Summary: Well-to-do and wealthy people think differently about health care pricing than people of more modest means. This may seem obvious, but it’s a big problem: if the system is built by the haves and services the have-nots, and also takes advantage of them, then big issues will inevitably arise. For an example of this in recent history, look no further than the financial crisis, where the banking industry treated the entire nation as its personal piggy bank.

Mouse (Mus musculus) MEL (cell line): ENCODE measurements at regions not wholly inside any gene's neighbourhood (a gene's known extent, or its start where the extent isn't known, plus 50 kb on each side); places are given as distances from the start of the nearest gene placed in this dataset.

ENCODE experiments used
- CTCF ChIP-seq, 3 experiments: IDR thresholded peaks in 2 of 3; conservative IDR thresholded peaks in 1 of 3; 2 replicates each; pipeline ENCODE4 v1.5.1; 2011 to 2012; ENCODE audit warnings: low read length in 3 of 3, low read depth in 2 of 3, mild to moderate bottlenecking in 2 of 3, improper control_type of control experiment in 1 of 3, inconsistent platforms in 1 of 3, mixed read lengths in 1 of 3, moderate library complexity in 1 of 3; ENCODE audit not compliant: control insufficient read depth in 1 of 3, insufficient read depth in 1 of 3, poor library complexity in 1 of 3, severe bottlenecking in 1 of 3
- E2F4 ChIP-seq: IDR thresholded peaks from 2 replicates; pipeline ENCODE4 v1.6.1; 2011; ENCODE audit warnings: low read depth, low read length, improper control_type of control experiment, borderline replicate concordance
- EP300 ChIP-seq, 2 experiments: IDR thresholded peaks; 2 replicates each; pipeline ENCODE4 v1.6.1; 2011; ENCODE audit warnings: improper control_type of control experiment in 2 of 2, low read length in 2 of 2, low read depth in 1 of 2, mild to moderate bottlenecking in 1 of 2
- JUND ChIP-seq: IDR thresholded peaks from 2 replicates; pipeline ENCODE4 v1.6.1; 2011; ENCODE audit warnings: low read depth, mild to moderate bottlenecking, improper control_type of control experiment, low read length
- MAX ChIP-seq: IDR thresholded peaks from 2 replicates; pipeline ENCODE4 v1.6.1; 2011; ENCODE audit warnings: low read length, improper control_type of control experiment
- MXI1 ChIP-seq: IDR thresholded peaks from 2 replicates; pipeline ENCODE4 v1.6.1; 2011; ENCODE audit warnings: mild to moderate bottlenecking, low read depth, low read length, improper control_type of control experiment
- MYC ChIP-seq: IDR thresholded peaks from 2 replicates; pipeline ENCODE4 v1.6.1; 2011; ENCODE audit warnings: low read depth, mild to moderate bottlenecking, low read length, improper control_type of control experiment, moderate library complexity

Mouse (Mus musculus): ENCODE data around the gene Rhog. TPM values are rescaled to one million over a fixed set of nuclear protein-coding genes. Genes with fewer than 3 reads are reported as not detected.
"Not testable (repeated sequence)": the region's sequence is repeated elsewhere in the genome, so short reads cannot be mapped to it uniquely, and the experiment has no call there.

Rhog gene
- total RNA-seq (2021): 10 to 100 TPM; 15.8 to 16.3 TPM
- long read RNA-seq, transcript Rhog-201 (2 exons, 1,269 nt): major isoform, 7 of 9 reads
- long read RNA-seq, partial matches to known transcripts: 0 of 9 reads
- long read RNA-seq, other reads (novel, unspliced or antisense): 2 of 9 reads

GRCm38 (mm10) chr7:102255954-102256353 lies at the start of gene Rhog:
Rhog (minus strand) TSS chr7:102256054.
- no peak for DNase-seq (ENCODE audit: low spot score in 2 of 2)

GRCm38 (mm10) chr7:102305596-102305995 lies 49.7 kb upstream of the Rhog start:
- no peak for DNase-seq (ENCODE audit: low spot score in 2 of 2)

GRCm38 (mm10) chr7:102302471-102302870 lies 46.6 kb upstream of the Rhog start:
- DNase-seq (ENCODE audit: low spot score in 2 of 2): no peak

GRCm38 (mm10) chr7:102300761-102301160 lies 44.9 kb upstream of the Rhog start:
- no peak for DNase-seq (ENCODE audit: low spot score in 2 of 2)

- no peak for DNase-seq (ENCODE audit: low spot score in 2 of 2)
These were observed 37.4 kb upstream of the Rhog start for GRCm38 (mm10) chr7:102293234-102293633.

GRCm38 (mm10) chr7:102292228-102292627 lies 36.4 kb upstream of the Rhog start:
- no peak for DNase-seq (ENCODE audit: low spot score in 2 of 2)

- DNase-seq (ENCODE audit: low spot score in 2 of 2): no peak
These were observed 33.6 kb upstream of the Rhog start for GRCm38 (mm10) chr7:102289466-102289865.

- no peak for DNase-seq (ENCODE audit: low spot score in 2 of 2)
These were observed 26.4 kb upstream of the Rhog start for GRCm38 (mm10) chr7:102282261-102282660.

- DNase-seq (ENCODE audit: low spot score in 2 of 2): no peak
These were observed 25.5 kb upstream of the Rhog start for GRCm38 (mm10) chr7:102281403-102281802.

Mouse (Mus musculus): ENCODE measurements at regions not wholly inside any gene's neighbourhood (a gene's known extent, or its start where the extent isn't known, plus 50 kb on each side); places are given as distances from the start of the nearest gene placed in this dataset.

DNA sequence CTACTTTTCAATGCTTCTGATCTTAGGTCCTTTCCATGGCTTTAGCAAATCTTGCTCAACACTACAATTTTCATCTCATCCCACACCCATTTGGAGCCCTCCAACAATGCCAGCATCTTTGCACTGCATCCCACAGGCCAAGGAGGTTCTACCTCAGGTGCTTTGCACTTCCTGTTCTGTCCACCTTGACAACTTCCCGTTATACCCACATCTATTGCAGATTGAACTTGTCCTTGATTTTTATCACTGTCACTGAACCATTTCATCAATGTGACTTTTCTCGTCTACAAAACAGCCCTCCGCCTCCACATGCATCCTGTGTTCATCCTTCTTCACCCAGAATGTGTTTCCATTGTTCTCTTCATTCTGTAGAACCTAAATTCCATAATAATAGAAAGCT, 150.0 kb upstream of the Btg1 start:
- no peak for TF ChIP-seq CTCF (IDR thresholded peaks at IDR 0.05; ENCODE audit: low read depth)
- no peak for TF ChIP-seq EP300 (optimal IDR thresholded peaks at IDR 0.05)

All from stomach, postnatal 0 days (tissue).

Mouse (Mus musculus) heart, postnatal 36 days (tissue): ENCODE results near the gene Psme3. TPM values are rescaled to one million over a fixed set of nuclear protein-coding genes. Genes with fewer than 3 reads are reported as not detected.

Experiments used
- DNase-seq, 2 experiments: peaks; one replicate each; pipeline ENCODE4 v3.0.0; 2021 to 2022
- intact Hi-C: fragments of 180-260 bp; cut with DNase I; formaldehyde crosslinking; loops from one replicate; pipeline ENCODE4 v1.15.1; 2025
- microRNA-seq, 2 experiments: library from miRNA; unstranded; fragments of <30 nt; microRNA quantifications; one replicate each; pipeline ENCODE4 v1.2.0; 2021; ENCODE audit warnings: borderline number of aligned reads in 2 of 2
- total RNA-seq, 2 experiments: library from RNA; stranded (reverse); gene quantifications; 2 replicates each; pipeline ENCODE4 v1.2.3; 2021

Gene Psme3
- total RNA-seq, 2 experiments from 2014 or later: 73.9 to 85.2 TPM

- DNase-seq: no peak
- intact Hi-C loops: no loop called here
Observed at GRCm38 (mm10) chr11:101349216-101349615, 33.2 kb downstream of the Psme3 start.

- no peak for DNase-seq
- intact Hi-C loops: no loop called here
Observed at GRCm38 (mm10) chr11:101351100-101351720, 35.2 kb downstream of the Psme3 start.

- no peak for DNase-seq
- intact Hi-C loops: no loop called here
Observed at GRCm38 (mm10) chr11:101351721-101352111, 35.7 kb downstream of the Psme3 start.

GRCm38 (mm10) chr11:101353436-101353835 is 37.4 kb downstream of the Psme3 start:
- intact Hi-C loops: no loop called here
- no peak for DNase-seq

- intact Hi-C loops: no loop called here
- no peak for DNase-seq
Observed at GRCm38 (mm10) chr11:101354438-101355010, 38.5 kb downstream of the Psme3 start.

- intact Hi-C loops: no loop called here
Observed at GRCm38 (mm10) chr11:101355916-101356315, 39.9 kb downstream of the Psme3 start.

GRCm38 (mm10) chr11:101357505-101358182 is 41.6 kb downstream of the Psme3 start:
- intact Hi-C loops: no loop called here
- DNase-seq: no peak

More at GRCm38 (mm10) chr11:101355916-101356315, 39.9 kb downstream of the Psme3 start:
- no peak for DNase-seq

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Summary: “Of the state’s 170 hospitals in 2014, Pennsylvania Hospital in Philadelphia, above, and 106 others, or 63 percent of them, provided charity care equal to less than 1 percent of their net patient revenue, according to an analysis of data from the Pennsylvania Health Care Cost Containment Council,” Sean D. Hamill writes in The Pittsburgh Post-Gazette, in a thoughtful analysis you should cite next time someone starts talking about charity care or uncompensated care. “Pennsylvania Hospital, the country’s first hospital, was founded by Ben Franklin and others in Philadelphia in 1751 ‘to care for the sick-poor and insane.’ It adopted as its official seal the Good Samaritan and the motto ‘Take care of him and I will repay thee.’ But today, Pennsylvania Hospital, like most of the state’s hospitals, provides little free charity care to the poor, compared to other states, according to an investigation by the Post-Gazette using state data never previously made public. Of the state’s 170 hospitals in 2014, Pennsylvania Hospital and 106 others, or 63 percent of them, provided charity care equal to less than 1 percent of their net patient revenue, according to an analysis of data from the Pennsylvania Health Care Cost Containment Council. That same data shows that Pennsylvania Hospital, still operating out of its stately, original red brick and marble main building not far from some of the poorest neighborhoods near Center City in Philadelphia, is part of an even more troublesome category: It is one of 39 hospitals in the state — 23 percent of them — that provided less than one-quarter of 1 percent in charity care, and 10 of those said they provided no charity care at all.” Sean D. Hamill, “Pennsylvania hospitals lag other states in share of charity care for the poor,” The Pittsburgh Post-Gazette.